(TSD)En Español (Spanish Version)
Tay-Sachs disease (TSD) is a fatal genetic disorder. It occurs when harmful amounts of ganglioside GM2, a fatty substance, accumulate in the brain's nerve cells causing progressive destruction . There are infantile-, juvenile-, and adult-onset forms. Given the best of care, all children with the infantile form of TSD die by the age of five.
TSD is caused by the absence of the enzyme beta-hexosaminidase A. This enzyme breaks down GM2. TSD is controlled by a pair of genes on chromosome 15. Those who have one copy of an active gene and one copy of an inactive gene are called TSD carriers. TSD occurs when both parents pass on the inactive gene to their child.
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A risk factor is something that increases your chance of getting a disease or condition. Risk factors include:
- Having parents who are carriers of the TSD gene
- Race: Eastern European (Ashkenazi) Jewish descent. TSD is also frequently found in French Canadian and Cajun populations.
Babies with TSD may seem to develop normally until about 4 to 5 months of age when there is an arrest of development and symptoms begin to occur. Symptoms may include:
- Floppy body position
- Shrill cry
- Decreased eye contact
- Increased startle reaction
- Loss of motor skills
- Enlarged head
- Vision loss or blindness
- Difficulty swallowing
- Slurred speech (juvenile-onset form)
Muscular difficulties, such as:
- Spastic muscles
- Weakness or paralysis
- Mental retardation
The doctor will ask about your child's symptoms and medical history, and perform a physical exam. The doctor may examine your child's eyes to look for a cherry red spot on the retina that may occur in TSD.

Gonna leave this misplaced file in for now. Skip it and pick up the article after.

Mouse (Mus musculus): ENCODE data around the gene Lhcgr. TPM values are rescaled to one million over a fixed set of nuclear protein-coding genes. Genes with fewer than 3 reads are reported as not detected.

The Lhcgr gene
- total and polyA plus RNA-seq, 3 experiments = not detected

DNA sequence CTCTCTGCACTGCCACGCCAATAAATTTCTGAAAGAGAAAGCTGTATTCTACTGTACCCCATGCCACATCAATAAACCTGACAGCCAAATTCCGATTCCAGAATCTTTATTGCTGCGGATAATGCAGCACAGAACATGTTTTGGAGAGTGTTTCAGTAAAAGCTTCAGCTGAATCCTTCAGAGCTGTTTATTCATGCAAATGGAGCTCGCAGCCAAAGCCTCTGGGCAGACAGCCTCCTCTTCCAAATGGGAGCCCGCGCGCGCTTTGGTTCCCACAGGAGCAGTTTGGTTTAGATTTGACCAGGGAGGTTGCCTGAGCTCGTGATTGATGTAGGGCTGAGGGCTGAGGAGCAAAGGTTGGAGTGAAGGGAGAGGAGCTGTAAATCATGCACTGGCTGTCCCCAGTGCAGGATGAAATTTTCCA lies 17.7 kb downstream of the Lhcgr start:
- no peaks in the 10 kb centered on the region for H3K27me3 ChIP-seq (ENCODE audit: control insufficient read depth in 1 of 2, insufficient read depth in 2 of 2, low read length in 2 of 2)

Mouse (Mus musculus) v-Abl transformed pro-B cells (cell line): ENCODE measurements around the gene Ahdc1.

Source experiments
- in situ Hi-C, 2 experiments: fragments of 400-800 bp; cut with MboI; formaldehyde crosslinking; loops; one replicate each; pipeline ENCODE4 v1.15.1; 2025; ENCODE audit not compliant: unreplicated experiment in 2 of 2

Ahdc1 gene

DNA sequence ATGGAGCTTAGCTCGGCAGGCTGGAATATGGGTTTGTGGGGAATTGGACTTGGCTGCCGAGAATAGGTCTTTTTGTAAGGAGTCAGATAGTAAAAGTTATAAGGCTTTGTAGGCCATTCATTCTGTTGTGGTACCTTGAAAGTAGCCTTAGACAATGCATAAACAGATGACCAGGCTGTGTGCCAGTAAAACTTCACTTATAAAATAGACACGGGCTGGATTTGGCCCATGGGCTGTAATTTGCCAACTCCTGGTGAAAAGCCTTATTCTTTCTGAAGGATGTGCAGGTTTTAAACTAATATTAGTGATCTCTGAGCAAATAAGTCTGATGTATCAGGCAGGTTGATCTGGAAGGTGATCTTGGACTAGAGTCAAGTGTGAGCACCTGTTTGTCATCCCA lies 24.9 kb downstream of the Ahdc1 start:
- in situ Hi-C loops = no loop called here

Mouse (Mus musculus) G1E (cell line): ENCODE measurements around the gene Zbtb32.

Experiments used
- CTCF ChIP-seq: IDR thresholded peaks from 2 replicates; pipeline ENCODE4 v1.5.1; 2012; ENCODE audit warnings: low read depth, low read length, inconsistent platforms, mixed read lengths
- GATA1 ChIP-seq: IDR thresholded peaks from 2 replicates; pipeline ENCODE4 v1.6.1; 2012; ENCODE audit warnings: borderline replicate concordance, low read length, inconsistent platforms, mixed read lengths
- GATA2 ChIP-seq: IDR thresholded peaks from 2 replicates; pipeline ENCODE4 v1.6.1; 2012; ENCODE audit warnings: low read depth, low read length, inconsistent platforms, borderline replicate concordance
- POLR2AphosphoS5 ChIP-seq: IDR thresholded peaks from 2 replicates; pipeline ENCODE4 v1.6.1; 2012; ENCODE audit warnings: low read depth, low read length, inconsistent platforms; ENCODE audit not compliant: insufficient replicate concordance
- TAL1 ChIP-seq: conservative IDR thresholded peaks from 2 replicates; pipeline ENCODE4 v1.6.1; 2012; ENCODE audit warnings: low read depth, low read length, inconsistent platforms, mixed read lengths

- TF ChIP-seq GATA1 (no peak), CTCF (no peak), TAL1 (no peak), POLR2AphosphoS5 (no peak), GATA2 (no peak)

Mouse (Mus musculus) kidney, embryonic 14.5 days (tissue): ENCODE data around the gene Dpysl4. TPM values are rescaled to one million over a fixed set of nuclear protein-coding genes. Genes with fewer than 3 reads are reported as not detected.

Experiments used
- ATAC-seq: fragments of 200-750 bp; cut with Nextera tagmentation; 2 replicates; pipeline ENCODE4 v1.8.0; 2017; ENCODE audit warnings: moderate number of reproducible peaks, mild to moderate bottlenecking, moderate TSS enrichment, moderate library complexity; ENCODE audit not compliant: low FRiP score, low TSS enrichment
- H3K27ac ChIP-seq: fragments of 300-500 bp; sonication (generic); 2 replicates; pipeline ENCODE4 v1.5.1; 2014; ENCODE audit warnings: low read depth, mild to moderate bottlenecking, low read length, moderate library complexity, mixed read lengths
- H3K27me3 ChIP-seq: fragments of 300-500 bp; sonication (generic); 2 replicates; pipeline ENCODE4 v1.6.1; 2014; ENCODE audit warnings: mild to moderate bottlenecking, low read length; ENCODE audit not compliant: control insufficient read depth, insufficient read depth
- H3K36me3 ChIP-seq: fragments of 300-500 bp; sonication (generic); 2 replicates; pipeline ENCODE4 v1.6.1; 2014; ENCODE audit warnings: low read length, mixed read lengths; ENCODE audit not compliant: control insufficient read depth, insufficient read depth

A blood test to measure hexosaminidase A activity can also help diagnose TSD.
There is presently no treatment for TSD. However, research is ongoing into different therapeutic modalities, such as substrate deprivation.
March of Dimes Birth Defects Foundation
National Tay-Sachs & Allied Diseases
Caring for Kids, The Canadian Paediatric Society
Ontario March of Dimes
Filho JAF, Shapiro BE. Tay-Sachs disease. Arch Neurol . 2004; 61:1466-1468.
National Institute of Neurological Disorders and Stroke website. Available at: http://www.ninds.nih.gov .
National Tay-Sachs & Allied Diseases Association, Inc. website. Available at: http://www.ntsad.org .
Nelson Textbook of Pediatrics . 18th ed. WB Saunders; 2007.
Last reviewed February 2008 by Kari Kassir, MD
Please be aware that this information is provided to supplement the care provided by your physician. It is neither intended nor implied to be a substitute for professional medical advice. CALL YOUR HEALTHCARE PROVIDER IMMEDIATELY IF YOU THINK YOU MAY HAVE A MEDICAL EMERGENCY. Always seek the advice of your physician or other qualified health provider prior to starting any new treatment or with any questions you may have regarding a medical condition.
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